The Merchant Seamen's Orphan Asylum was originally established on 25 October 1827 at St George in the East (q.v.) in Wapping, later moving to Bow in 1834 and eventually to the current site in Wanstead in 1862, where the rural surroundings provided a healthy environment for the orphans. The objectives of the charity were to board, educate and maintain the 'children of British Merchant Seamen deceased from all parts of the world'. The foundation stone of the new asylum was laid in 1861 by Prince Albert, the Prince Consort, and the Venetian-Gothic style buildings were designed by George Somers Clarke, with red brick, bands of black brick and white stone dressings, and a tall tower and spire. Over the doorway is a relief carving of a ship at sea, which along with other carvings with a maritime theme found in the asylum was the work of Thomas Earp (1828-93). The asylum was built in stages, the south range for boys and the west range for girls completed in 1862, with classrooms on the ground floor and dormitories above. The chapel, designed to match the asylum, was built in 1863, paid for by Lady Morrison of Snaresbrook, and was inaugurated by the Prince and Princess of Wales. The buildings were extended over the years, with the Dining Hall added in 1866 and by 1883 it had been enlarged twice and the number of inmates was 270. In 1901 an Infirmary was built, designed by Arnold Mitchell, who was Surveyor to the Asylum from 1898-1913. The orphanage had long had royal patronage and in 1902 Edward VII allowed the word Royal to be added to the name, which became the Royal Merchant Seamen’s Orphanage.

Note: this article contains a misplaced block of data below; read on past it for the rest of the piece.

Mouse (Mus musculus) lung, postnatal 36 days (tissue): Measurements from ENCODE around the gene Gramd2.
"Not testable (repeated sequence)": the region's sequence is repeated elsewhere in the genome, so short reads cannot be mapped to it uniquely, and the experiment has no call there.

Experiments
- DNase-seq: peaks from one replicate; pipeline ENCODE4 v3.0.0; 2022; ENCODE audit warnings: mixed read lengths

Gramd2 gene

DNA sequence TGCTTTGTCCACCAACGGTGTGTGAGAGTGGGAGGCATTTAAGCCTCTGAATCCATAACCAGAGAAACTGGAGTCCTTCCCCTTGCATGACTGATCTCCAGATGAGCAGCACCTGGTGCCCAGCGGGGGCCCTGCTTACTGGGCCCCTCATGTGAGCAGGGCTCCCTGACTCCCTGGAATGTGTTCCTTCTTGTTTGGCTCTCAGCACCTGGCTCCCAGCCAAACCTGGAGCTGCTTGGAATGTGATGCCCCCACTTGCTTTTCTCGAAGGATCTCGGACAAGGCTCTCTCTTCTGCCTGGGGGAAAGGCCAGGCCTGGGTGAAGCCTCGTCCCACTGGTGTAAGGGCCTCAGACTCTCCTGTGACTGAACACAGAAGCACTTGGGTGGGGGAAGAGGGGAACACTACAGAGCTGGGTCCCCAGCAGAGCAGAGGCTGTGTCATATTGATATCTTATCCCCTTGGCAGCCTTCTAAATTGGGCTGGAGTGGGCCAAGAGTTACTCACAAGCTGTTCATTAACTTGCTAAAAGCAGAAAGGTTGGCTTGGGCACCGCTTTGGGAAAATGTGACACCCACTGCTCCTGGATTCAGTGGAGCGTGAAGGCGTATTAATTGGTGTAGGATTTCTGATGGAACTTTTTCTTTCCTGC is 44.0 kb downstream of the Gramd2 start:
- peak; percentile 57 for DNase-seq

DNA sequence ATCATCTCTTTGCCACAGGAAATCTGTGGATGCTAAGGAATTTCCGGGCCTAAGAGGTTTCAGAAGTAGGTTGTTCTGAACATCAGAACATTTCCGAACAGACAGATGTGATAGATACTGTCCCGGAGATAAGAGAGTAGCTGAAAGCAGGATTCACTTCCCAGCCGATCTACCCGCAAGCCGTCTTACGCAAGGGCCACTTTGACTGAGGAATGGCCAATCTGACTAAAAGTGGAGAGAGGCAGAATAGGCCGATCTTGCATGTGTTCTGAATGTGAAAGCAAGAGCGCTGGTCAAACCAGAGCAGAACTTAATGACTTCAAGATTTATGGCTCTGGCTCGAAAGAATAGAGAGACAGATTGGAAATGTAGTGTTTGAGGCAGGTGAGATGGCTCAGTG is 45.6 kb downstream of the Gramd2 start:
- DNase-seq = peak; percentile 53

The orphanage moved to Bearwood House in Berkshire in 1921; by 1935 the name was changed to the Royal Merchant Navy School and in the 1960s became Bearwood College. In 1921 the old Asylum in Wanstead was purchased by the Convent of the Good Shepherd and it was then acquired in 1937 by Essex County Council and converted as a hospital with 202 beds. Wanstead Hospital became part of the National Health Service in 1948. The old Infirmary was converted as a Nurses Home. Wanstead Hospital was damaged during WWII and later repaired, but a plan to develop a larger hospital on the c.2.84 hectare site never materialised. It had 195 beds in 1961 but in 1975 the maternity service here ceased and Wanstead Hospital finally closed in 1986 when its services were transferred to Whipps Cross Hospital. It is now almost entirely re-developed for private housing, with some premises at the back of the site used for Outpatient Physiotherapy Services provided by Whipps Cross NHS Trust.